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After fines are paid or matched, money helps others

Posted: Thursday, January 17, 2002

When an NBA player is fined, the money is split between the league and the players' union to be spent for charitable purposes.

And when Dallas Mavericks owner Mark Cuban receives one of his many mega-fines, he matches the amount and gives it to people like Simon Ibell, who has a rare enzyme disorder.

''If something good has to come out of NBA fines, it could be an increase in donations to entities like mine,'' said Ibell, who received $125,000 from Cuban for his organization, Run for MPS.

The 24-year-old Ibell lives in Victoria, British Columbia, and is a friend of Mavericks point guard Steve Nash. Ibell has mucopolysaccharidosis, better known as MPS, and was told his organization would receive a six-figure check after Cuban was fined $500,000 last week by NBA commissioner David Stern for criticizing the league's officials.

''The money will be used for research into enzyme replacement therapy and the Canadian MPS society,'' Ibell said.

Players can be fined up to $35,000 for serious violations including fighting and flagrant fouls, and smaller fines are levied for offenses including wearing oversized uniform shorts or criticizing game officials.

Technical fouls carry a $500 penalty. Minor violations such as using stickum or failing to report to the scorer's table carry fines of $25.

The money generated from player fines is divided equally between the league and the union under terms of the collective bargaining agreement, said Dan Wasserman, a spokesman for the union. Funds generated by fines against owners are not included.

Last summer, the union used the fine money to conduct youth basketball clinics around the country and several in China, Wasserman said.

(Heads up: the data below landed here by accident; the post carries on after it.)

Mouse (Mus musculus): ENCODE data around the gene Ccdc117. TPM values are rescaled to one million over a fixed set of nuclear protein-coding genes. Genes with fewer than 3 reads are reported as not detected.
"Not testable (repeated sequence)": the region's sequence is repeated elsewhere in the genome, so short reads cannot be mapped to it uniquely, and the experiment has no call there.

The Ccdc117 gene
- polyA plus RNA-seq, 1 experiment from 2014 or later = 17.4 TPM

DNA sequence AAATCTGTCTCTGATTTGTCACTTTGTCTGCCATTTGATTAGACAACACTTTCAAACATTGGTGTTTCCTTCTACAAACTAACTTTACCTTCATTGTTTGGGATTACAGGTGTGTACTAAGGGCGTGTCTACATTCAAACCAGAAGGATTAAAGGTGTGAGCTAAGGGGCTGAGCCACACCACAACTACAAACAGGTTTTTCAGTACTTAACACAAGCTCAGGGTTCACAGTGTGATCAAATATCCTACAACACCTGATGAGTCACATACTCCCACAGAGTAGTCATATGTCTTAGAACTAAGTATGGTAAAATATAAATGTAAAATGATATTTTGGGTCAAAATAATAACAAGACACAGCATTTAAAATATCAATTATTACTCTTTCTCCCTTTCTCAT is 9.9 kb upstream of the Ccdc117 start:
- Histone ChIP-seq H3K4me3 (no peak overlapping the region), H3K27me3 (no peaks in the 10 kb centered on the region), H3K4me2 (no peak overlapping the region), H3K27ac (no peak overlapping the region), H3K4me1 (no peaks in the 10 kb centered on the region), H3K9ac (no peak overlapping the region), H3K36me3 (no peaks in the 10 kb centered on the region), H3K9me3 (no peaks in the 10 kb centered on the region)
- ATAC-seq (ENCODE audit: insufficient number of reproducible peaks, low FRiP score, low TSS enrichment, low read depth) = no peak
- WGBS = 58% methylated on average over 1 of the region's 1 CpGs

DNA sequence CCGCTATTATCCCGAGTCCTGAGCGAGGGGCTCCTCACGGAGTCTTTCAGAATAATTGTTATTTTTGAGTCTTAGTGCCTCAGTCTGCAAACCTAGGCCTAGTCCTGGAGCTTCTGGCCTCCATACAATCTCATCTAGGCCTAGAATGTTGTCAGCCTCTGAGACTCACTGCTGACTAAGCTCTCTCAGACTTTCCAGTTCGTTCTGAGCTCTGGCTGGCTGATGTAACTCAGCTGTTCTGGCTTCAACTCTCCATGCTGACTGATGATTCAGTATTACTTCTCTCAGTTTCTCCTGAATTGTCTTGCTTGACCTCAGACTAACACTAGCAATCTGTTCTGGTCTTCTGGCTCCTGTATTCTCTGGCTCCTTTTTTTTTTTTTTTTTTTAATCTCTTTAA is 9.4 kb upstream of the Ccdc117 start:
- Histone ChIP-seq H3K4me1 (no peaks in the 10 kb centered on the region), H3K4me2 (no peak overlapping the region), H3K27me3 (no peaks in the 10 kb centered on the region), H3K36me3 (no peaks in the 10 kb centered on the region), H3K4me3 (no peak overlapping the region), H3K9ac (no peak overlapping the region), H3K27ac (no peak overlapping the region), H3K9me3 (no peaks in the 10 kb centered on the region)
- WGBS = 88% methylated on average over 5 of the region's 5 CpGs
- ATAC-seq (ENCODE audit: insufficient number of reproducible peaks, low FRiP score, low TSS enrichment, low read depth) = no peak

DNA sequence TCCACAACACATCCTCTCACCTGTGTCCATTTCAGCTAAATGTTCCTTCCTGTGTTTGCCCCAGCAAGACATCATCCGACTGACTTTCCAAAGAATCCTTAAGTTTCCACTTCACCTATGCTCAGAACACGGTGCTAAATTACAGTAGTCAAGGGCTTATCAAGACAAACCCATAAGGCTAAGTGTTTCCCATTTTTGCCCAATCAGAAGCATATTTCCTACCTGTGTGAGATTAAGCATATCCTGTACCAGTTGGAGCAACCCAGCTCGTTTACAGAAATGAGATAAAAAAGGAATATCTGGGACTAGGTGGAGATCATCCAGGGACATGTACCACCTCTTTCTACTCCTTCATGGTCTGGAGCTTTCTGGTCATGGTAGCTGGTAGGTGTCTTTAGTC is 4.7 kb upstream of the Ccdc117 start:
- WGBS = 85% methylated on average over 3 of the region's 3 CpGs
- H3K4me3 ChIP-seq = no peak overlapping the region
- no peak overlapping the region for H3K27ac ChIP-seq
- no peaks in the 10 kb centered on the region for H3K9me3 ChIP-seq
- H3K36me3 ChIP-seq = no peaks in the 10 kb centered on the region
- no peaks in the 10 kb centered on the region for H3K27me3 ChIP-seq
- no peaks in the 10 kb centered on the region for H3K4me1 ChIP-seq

The clinics usually last at least six hours, with several hundred children -- usually from YMCAs or Boys Clubs of America -- going through basketball drills and hearing motivational speeches from current and former players.

''Our goal is to do one in every NBA city,'' Wasserman said.

The NBA would not comment on which charities receive fine money, spokesman Mark Broussard said.

Cuban said he picks a different charitable organization each time he matches an NBA-issued fine.

The fines against Cuban have escalated in the past 14 months as he has continued to gripe about officiating and NBA policies. He was fined $5,000 the first time, then $15,000, $25,000, $250,000 and $500,000 for criticizing officials.

He also has drawn a $10,000 fine for running onto the court during an altercation and a pair of $100,000 fines -- once for making a derogatory gesture, another time for sitting along the baseline with the players during a game.

Cuban has said he doesn't mind being fined and doesn't mind matching the fines because it draws more attention to his complaints and puts money into the pockets of charities that need the funds.

Ibell said his group has received additional support after fans heard that Cuban had donated $125,000 to help fight the disease.

''It's absolutely unreal that this has happened,'' Ibell said. ''Hopefully, we can generate some momentum because of the publicity.''



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